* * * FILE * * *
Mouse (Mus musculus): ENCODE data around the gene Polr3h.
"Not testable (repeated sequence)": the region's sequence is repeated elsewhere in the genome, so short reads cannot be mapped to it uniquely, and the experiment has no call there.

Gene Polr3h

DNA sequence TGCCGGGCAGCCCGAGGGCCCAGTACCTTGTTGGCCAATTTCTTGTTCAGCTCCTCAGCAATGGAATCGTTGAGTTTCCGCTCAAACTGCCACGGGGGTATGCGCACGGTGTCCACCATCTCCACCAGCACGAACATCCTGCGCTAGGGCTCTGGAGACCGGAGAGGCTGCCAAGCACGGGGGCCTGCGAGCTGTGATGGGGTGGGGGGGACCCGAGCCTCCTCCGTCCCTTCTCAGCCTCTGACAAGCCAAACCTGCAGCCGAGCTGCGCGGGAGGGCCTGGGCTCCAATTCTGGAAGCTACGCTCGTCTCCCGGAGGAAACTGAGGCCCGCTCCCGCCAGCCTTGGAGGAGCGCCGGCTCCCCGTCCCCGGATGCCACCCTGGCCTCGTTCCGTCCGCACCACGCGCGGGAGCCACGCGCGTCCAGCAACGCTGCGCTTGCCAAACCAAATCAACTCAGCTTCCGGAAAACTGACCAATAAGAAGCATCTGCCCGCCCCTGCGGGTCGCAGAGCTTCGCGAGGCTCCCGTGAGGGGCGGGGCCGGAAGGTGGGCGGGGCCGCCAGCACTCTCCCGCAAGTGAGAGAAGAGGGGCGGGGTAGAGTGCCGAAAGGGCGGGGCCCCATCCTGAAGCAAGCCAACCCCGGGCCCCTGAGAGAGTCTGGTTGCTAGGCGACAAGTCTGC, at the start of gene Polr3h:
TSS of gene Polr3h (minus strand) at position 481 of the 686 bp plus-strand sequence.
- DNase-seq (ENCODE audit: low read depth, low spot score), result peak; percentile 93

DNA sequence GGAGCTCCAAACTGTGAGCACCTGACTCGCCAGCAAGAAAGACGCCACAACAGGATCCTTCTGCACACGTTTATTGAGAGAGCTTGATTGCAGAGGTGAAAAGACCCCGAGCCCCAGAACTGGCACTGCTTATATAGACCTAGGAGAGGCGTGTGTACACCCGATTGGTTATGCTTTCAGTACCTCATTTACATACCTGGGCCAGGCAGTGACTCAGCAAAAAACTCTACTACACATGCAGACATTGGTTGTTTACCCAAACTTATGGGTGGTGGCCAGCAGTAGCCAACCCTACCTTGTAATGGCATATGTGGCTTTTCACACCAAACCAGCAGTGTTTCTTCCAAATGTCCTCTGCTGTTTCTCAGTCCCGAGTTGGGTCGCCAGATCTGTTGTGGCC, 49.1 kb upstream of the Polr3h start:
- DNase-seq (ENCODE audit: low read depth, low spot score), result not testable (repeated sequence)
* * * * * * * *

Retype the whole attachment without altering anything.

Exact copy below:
Mouse (Mus musculus): ENCODE data around the gene Polr3h.
"Not testable (repeated sequence)": the region's sequence is repeated elsewhere in the genome, so short reads cannot be mapped to it uniquely, and the experiment has no call there.

Gene Polr3h

DNA sequence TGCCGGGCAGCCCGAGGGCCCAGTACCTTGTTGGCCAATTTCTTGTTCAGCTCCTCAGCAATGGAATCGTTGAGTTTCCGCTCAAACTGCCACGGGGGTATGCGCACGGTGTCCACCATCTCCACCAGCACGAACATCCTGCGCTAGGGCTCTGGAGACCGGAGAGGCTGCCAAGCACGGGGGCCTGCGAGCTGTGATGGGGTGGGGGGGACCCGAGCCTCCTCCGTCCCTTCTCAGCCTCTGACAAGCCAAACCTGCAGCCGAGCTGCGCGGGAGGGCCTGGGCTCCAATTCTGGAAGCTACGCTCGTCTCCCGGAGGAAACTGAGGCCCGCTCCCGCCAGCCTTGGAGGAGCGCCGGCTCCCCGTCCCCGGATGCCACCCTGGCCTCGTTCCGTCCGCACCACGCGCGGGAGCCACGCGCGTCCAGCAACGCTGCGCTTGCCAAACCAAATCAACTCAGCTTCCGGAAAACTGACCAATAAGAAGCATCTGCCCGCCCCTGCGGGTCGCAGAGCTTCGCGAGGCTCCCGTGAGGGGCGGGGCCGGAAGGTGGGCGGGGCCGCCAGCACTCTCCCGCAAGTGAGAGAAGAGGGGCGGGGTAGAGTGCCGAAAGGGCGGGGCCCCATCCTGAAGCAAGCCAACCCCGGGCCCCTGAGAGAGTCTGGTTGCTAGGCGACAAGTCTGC, at the start of gene Polr3h:
TSS of gene Polr3h (minus strand) at position 481 of the 686 bp plus-strand sequence.
- DNase-seq (ENCODE audit: low read depth, low spot score), result peak; percentile 93

DNA sequence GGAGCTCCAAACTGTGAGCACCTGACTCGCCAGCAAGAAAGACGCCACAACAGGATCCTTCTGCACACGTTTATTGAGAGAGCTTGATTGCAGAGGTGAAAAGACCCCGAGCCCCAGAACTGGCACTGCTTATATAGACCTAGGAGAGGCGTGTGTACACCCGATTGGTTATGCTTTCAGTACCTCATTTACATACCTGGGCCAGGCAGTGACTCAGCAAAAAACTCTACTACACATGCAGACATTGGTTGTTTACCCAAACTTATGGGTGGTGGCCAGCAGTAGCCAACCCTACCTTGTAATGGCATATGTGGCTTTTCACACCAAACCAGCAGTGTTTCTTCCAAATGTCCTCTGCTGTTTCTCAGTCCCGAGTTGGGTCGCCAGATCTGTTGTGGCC, 49.1 kb upstream of the Polr3h start:
- DNase-seq (ENCODE audit: low read depth, low spot score), result not testable (repeated sequence)